An Illinois construction company brought non-English speaking workers to the U.S. and knowingly exposed them to asbestos, according to OSHA. Now two companies face almost $2 million in fines.
OSHA says Kehrer Brothers Construction willfully exposed at least eight workers to asbestos by telling them to remove materials during renovation of a former school. The company faces $1.792 million in penalties. A Kehrer-affiliated company, D7 Roofing, which employed some of the workers, was also fined $147,000.
- 8 egregious (per-instance) violations for not providing employees with the appropriate respirators ($560,000 total @ $70,000 each)
- 8 egregious (per-instance) violations for not providing proper training about asbestos removal ($560,000 total @ $70,000 each)
- failure to have a respiratory protection program (willful, $70,000)
- failure to monitor employees’ asbestos exposure (willful, $70,000), and
- failure to use appropriate work methods for asbestos removal (willful, $70,000).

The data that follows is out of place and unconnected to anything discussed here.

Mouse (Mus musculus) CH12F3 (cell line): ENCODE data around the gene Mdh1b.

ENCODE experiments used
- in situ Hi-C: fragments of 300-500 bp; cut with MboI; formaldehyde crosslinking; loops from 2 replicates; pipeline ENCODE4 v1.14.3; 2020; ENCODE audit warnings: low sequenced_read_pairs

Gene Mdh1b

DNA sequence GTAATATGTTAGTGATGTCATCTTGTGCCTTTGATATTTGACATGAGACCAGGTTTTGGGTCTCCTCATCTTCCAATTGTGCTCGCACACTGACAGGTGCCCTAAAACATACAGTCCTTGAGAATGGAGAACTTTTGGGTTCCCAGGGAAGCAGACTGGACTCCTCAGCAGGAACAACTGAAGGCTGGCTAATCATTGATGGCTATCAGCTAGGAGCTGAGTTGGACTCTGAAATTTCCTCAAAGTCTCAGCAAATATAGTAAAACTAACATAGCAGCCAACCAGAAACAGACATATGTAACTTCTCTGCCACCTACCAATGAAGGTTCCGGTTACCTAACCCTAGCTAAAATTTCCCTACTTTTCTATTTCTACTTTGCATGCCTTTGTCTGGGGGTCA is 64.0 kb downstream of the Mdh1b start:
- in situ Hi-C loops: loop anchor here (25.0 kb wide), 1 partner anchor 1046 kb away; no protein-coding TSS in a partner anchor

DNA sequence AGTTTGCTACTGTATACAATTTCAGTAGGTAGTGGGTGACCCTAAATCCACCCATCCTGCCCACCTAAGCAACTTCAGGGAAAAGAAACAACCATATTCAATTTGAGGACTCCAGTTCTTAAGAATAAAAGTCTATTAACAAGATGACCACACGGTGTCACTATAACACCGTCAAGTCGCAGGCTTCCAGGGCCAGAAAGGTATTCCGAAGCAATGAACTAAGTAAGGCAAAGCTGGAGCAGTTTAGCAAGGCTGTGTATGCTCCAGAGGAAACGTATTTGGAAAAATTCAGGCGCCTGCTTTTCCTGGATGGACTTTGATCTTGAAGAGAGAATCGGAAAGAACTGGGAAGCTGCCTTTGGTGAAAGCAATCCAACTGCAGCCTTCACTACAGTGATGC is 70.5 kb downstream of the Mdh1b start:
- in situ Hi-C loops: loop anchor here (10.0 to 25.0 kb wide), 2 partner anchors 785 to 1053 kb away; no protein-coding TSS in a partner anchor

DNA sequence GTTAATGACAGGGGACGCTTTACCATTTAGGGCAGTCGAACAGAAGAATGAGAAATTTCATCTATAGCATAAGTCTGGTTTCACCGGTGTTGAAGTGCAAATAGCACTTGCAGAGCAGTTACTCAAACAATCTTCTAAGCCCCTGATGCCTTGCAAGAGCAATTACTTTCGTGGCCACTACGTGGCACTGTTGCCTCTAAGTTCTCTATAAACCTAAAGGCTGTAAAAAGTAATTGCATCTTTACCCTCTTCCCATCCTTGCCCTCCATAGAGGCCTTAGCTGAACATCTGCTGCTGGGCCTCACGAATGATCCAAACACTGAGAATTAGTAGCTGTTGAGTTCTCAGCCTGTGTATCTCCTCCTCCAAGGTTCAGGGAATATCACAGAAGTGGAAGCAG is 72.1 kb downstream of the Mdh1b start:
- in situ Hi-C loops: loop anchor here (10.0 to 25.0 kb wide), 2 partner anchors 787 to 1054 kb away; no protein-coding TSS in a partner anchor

OSHA issued two willful and one serious citation to D7 for failure to:
- provide basic personal protective equipment such as hard hats, eyewear and protective clothing
- create a decontamination area for employees to remove work clothing before leaving the work site, and
- use appropriate work methods to minimize asbestos exposure, such as removing tiles intact and using wet methods to keep asbestos fibers from becoming airborne.
Kehrer Bros. is now in OSHA’s Severe Violator Enforcement Program.
Many of the workers came to the U.S. to work for Kehrer under the provisions of the H2B visa program that allows companies to hire foreign workers temporarily.
“Kehrer also threatened to fire his employees if they spoke with our investigators,” said OSHA chief David Michaels. “This is outrageous, illegal behavior.”
OSHA referred the case to the EPA and the U.S. Small Business Administration.
Kehrer Bros. has been inspected 11 times by OSHA since 2007.
The companies have 15 business days from receipt of their citations to accept the findings, ask for informal talks with OSHA or contest the penalties to the Occupational Safety and Health Review Commission.